Researchers here have shown that in cell cultures, the stress hormone norepinephrine appears to promote the biochemical signals that stimulate certain tumor cells to grow and spread.
The finding, if verified, may suggest a way of slowing the progression and spread of some cancers enough so that conventional chemotherapeutic treatments would have a better chance to work.
The study also showed that stress hormones may play a completely different role in cancer development than researchers had once thought.
“We would not be surprised if we see similar effects of norepinephrine on tumor progression in several different forms of cancer,” explained Eric Yang, first author of the paper and a research scientist with the Institute for Behavioral Medicine Research (IBMR) at Ohio State University.
Yang and colleague Ron Glaser, a professor of molecular virology, immunology and medical genetics, last year showed that the stress hormone norepinephrine was able to increase the production of proteins in cultures of nasopharyngeal carcinoma tumor cells that can foster the aggressive spread of the disease, a process known as metastasis. Glaser is director of the IBMR and a member of the Comprehensive Cancer Center at Ohio State.
In this latest study, the researchers looked at a different type of cancer – multiple myeloma. One of several types of cancers of the blood, multiple myeloma strikes nearly 20,000 Americans each year, killing at least half that many annually. Patients diagnosed with this disease normally survive only three to four years with conventional treatments.
Yang and Glaser focused on three multiple myeloma tumor cell lines, each representing a different stage in the life of the disease, for their experiments. While all three tumor cell lines reacted to the presence of norepinephrine, only one, a cell line known as FLAM-76, responded strongly to the hormone.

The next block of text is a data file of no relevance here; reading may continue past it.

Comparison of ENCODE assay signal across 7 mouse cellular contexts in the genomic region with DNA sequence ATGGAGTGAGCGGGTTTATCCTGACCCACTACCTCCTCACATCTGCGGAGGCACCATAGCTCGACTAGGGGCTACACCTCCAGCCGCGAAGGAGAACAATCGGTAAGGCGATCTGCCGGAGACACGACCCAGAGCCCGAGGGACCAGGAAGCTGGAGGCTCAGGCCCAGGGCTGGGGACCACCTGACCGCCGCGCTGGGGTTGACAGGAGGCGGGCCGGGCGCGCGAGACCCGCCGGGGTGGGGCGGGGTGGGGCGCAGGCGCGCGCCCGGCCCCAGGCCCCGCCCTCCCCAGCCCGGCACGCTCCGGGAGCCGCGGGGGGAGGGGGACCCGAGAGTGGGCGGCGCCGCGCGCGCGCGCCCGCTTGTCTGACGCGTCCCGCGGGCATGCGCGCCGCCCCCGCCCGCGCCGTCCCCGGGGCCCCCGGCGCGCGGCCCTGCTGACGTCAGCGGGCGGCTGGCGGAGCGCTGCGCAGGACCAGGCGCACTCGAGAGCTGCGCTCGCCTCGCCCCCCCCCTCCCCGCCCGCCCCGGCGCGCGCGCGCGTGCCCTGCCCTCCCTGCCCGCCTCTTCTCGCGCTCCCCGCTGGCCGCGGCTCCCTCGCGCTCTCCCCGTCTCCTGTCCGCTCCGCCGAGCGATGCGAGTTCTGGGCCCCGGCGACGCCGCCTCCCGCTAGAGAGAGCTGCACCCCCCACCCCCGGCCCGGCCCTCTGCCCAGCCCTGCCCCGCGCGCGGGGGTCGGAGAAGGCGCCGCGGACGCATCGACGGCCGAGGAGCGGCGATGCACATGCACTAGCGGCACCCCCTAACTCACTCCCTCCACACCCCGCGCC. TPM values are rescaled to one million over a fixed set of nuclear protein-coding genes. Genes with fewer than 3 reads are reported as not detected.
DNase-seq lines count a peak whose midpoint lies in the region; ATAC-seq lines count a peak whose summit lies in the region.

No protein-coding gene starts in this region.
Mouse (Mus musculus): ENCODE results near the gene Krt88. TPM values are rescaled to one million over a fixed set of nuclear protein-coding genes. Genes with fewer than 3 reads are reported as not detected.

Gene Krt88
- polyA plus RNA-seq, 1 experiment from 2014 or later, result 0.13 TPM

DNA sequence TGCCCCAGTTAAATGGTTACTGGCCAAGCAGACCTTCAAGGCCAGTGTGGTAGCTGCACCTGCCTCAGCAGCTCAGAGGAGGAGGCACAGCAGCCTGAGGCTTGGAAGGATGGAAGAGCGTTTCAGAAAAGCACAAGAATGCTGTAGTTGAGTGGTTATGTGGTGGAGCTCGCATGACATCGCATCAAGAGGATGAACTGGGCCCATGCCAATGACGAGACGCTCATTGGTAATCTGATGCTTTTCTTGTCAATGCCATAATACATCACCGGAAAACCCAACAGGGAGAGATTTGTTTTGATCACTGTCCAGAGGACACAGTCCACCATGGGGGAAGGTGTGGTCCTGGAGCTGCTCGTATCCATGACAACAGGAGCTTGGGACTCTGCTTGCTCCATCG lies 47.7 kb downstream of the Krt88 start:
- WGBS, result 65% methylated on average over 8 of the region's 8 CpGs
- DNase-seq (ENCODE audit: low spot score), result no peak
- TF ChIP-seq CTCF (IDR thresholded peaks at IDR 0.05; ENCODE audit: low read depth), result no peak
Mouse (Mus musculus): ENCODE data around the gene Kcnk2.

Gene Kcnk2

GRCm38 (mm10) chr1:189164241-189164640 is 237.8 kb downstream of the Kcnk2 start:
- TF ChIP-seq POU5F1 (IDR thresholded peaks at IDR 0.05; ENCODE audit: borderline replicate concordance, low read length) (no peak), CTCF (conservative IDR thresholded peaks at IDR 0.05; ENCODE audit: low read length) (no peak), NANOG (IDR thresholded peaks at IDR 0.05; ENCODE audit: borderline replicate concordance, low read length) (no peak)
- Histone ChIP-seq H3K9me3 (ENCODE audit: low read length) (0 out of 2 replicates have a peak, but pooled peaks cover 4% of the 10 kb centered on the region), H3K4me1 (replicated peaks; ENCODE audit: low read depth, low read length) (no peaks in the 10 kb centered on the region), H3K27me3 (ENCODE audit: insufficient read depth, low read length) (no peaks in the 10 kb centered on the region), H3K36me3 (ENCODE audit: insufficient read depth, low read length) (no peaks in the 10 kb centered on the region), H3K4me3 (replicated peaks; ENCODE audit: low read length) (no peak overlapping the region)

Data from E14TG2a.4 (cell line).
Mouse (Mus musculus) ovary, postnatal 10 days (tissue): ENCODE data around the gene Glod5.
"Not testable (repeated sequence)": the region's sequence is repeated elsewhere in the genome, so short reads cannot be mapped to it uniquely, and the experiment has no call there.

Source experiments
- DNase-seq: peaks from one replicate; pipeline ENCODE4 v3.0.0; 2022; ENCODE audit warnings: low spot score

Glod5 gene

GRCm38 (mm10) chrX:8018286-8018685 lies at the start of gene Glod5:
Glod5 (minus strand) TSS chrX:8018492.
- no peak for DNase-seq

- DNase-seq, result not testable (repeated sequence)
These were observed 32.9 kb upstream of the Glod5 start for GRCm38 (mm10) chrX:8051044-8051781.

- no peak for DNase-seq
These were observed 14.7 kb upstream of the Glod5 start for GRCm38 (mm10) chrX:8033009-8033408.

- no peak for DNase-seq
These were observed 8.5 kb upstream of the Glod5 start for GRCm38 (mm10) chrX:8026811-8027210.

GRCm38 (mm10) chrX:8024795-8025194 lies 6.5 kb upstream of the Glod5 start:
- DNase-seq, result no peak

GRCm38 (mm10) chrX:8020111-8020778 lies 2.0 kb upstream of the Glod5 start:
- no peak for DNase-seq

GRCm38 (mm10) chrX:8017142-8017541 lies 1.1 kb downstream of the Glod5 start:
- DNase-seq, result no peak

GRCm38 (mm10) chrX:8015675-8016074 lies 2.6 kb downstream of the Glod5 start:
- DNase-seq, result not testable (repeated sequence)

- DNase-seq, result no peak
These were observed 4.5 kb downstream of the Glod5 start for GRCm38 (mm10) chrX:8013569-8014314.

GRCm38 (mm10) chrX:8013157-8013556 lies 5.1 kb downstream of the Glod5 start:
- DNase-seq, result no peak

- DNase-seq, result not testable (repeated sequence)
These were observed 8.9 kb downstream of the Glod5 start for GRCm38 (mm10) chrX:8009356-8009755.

The norepinephrine binds to receptors on the surface of the cells, sending a signal to the nucleus to produce a compound known as VEGF -- vascular endothelial growth factor – that is key to the formation of new blood vessels, which the tumor must have to grow.
The FLAM-76 cell line was prepared from multiple myeloma tumor cells taken from a patient whose disease had not yet progressed too far from its original site in the bone marrow where blood cells are formed.
“It turns out that FLAM-76 tumor cells more closely represent the earlier stages of the disease when blood vessel formation, a process called angiogenesis, is needed for disease progression,” Yang said.
“The fact that this one cell line, of the three multiple myeloma cell lines studied, closely represents the early stages of the tumor, and that this is where we see the biggest effect, is what makes this work more clinically relevant,” Glaser said.
The researchers believe that blocking these receptors would slow the process of the growth of more blood vessel to the tumor, delaying disease progression and perhaps allowing treatments to be more effective. Widely used “beta-blocker” drugs now prescribed for high blood pressure work by blocking these same particular cell surface receptors, Yang said.
“This approach wouldn't kill the tumor cells but it would diminish the blood supply to the tumor cells and slow them down, and that could translate into a longer and better quality of life for the patient,” Glaser said.
The researchers and their colleagues are now working with other forms of cancer to test the effects of stress hormones like norepinephrine on their growth.
Glaser added that these kinds of results may change the way scientists are looking at a link between stress and the development and spread of cancer. In the past, he said, the focus was on how stress hormones weakened the immune system, allowing certain tumors to evade the body's defenses.
“Now we have these stress hormones, not only affecting the immune response, but also acting directly on the tumor cells and inducing changes in the molecules made by those same tumor cells,” Glaser said.
“This has important implications for the spread of the tumor and metastasis.”
The results appear in the current issue of the journal Brain, Behavior and Immunity. Elise Donovan, a researcher with the IBMR, and Don Benson, a researcher with Ohio State's Comprehensive Cancer Center, also worked on the project. The research was funded in part by the National Cancer Institute.
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